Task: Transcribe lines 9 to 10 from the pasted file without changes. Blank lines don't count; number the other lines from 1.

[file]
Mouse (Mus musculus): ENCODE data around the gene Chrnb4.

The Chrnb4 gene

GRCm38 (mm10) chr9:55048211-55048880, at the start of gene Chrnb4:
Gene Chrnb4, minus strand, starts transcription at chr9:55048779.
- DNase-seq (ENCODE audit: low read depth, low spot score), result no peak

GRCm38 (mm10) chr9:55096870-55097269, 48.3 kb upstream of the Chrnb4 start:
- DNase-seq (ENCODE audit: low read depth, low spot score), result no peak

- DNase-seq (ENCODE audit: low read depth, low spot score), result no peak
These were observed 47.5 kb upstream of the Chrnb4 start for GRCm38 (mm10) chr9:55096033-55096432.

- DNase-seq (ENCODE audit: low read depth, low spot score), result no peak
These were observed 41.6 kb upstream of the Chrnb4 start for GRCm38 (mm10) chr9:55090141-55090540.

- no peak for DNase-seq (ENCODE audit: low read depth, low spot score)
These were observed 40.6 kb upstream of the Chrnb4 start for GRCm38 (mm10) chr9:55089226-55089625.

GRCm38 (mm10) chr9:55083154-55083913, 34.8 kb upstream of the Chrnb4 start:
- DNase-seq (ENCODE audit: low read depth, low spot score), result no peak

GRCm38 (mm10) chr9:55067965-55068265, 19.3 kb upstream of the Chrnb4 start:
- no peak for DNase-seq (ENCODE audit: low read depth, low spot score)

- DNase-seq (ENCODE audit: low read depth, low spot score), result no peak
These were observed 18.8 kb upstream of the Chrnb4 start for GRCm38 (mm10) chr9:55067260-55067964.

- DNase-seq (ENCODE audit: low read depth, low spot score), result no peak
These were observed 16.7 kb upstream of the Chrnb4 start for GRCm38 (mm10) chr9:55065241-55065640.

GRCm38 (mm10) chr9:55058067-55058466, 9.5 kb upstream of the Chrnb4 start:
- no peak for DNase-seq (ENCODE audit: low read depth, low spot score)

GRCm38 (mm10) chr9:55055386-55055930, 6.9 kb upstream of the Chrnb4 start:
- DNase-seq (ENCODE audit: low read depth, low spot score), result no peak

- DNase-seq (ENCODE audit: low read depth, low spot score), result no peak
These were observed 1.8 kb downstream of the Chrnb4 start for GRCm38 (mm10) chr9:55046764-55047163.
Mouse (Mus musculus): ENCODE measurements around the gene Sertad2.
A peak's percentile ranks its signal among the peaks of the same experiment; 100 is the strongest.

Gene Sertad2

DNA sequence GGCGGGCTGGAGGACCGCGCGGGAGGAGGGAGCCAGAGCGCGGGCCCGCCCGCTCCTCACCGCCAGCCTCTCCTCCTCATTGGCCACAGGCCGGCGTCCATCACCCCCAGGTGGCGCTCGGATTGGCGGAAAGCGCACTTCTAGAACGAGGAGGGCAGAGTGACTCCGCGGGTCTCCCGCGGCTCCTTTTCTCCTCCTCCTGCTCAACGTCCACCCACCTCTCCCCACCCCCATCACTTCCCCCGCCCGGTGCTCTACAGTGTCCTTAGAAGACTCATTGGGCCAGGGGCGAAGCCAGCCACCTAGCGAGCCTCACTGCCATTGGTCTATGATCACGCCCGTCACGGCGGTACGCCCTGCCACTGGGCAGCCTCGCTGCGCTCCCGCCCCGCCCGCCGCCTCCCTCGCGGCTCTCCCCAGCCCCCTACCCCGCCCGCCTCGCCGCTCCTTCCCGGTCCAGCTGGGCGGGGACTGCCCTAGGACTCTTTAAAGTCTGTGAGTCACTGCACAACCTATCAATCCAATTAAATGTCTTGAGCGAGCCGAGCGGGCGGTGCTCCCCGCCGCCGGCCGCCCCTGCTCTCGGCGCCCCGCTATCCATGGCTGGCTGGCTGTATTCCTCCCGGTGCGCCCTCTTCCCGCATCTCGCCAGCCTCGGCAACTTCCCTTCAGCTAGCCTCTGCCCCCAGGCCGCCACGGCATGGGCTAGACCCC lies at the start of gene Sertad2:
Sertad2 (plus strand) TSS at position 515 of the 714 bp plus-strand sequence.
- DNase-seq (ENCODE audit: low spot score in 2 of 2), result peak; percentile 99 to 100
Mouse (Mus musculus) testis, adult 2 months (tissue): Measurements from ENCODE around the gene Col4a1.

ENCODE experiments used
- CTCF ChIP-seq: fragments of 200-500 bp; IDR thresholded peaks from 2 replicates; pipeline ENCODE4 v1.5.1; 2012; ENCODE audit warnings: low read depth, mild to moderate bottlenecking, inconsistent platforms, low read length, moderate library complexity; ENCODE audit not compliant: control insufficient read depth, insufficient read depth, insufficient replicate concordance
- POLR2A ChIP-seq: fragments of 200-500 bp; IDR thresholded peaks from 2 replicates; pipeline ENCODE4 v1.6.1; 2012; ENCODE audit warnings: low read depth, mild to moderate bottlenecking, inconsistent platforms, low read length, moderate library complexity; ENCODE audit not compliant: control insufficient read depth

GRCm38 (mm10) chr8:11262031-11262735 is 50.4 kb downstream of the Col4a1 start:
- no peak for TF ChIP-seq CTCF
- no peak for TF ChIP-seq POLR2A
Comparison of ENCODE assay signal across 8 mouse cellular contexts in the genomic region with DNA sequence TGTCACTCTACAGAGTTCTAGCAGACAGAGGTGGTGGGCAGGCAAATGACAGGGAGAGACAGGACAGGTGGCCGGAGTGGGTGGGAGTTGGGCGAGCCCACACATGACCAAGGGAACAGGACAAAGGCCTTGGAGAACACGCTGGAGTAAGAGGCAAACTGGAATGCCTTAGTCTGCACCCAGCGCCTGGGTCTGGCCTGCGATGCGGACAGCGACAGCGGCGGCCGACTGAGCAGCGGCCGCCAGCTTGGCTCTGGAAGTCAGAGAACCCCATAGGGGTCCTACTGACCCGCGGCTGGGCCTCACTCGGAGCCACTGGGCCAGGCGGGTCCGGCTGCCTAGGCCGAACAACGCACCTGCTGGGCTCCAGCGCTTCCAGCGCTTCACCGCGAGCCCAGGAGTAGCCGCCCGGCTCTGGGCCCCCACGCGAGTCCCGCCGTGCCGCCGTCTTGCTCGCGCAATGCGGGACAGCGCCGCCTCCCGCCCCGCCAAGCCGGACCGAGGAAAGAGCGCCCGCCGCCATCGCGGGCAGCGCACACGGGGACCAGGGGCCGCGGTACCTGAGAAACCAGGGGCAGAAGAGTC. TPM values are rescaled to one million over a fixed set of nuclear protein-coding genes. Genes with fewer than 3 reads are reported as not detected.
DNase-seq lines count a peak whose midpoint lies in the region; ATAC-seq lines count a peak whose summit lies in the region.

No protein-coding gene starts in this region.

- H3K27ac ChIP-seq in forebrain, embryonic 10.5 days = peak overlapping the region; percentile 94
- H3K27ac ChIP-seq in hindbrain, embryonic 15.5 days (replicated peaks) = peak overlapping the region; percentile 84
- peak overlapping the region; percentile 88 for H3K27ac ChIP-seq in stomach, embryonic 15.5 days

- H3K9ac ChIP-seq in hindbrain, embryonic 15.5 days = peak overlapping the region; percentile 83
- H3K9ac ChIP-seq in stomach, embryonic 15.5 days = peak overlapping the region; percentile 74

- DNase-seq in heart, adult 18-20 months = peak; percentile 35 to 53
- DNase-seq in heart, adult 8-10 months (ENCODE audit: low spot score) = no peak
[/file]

These were observed 47.5 kb upstream of the Chrnb4 start for GRCm38 (mm10) chr9:55096033-55096432.

- DNase-seq (ENCODE audit: low read depth, low spot score), result no peak